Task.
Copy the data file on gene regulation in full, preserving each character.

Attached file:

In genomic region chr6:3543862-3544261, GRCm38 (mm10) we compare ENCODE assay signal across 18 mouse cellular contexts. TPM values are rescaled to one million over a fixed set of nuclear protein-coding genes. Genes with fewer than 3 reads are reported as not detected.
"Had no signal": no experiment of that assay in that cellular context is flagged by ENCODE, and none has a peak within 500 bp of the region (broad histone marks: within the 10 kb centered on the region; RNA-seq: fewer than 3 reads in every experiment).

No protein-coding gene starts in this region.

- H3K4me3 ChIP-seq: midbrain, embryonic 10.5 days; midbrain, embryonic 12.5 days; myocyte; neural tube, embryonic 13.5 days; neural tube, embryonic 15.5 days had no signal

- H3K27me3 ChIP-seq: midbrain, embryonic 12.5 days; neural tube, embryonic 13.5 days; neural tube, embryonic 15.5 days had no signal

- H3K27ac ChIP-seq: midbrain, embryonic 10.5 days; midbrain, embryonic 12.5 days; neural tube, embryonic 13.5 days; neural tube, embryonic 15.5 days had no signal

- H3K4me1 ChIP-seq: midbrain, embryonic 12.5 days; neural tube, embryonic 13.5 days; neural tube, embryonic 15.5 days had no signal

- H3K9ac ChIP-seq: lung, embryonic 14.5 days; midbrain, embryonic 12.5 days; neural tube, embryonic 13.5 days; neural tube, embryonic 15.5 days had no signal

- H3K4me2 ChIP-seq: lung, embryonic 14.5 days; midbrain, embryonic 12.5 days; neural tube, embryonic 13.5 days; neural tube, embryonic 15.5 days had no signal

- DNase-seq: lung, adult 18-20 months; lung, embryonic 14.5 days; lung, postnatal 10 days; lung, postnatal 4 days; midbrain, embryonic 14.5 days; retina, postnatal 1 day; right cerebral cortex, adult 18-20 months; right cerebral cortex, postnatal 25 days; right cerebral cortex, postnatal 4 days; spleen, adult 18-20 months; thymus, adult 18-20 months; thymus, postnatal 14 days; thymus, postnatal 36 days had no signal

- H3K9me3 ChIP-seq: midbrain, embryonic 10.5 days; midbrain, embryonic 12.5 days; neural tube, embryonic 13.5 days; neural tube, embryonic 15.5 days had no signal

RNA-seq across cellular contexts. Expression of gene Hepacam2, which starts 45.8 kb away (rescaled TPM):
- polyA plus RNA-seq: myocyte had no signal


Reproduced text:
In genomic region chr6:3543862-3544261, GRCm38 (mm10) we compare ENCODE assay signal across 18 mouse cellular contexts. TPM values are rescaled to one million over a fixed set of nuclear protein-coding genes. Genes with fewer than 3 reads are reported as not detected.
"Had no signal": no experiment of that assay in that cellular context is flagged by ENCODE, and none has a peak within 500 bp of the region (broad histone marks: within the 10 kb centered on the region; RNA-seq: fewer than 3 reads in every experiment).

No protein-coding gene starts in this region.

- H3K4me3 ChIP-seq: midbrain, embryonic 10.5 days; midbrain, embryonic 12.5 days; myocyte; neural tube, embryonic 13.5 days; neural tube, embryonic 15.5 days had no signal

- H3K27me3 ChIP-seq: midbrain, embryonic 12.5 days; neural tube, embryonic 13.5 days; neural tube, embryonic 15.5 days had no signal

- H3K27ac ChIP-seq: midbrain, embryonic 10.5 days; midbrain, embryonic 12.5 days; neural tube, embryonic 13.5 days; neural tube, embryonic 15.5 days had no signal

- H3K4me1 ChIP-seq: midbrain, embryonic 12.5 days; neural tube, embryonic 13.5 days; neural tube, embryonic 15.5 days had no signal

- H3K9ac ChIP-seq: lung, embryonic 14.5 days; midbrain, embryonic 12.5 days; neural tube, embryonic 13.5 days; neural tube, embryonic 15.5 days had no signal

- H3K4me2 ChIP-seq: lung, embryonic 14.5 days; midbrain, embryonic 12.5 days; neural tube, embryonic 13.5 days; neural tube, embryonic 15.5 days had no signal

- DNase-seq: lung, adult 18-20 months; lung, embryonic 14.5 days; lung, postnatal 10 days; lung, postnatal 4 days; midbrain, embryonic 14.5 days; retina, postnatal 1 day; right cerebral cortex, adult 18-20 months; right cerebral cortex, postnatal 25 days; right cerebral cortex, postnatal 4 days; spleen, adult 18-20 months; thymus, adult 18-20 months; thymus, postnatal 14 days; thymus, postnatal 36 days had no signal

- H3K9me3 ChIP-seq: midbrain, embryonic 10.5 days; midbrain, embryonic 12.5 days; neural tube, embryonic 13.5 days; neural tube, embryonic 15.5 days had no signal

RNA-seq across cellular contexts. Expression of gene Hepacam2, which starts 45.8 kb away (rescaled TPM):
- polyA plus RNA-seq: myocyte had no signal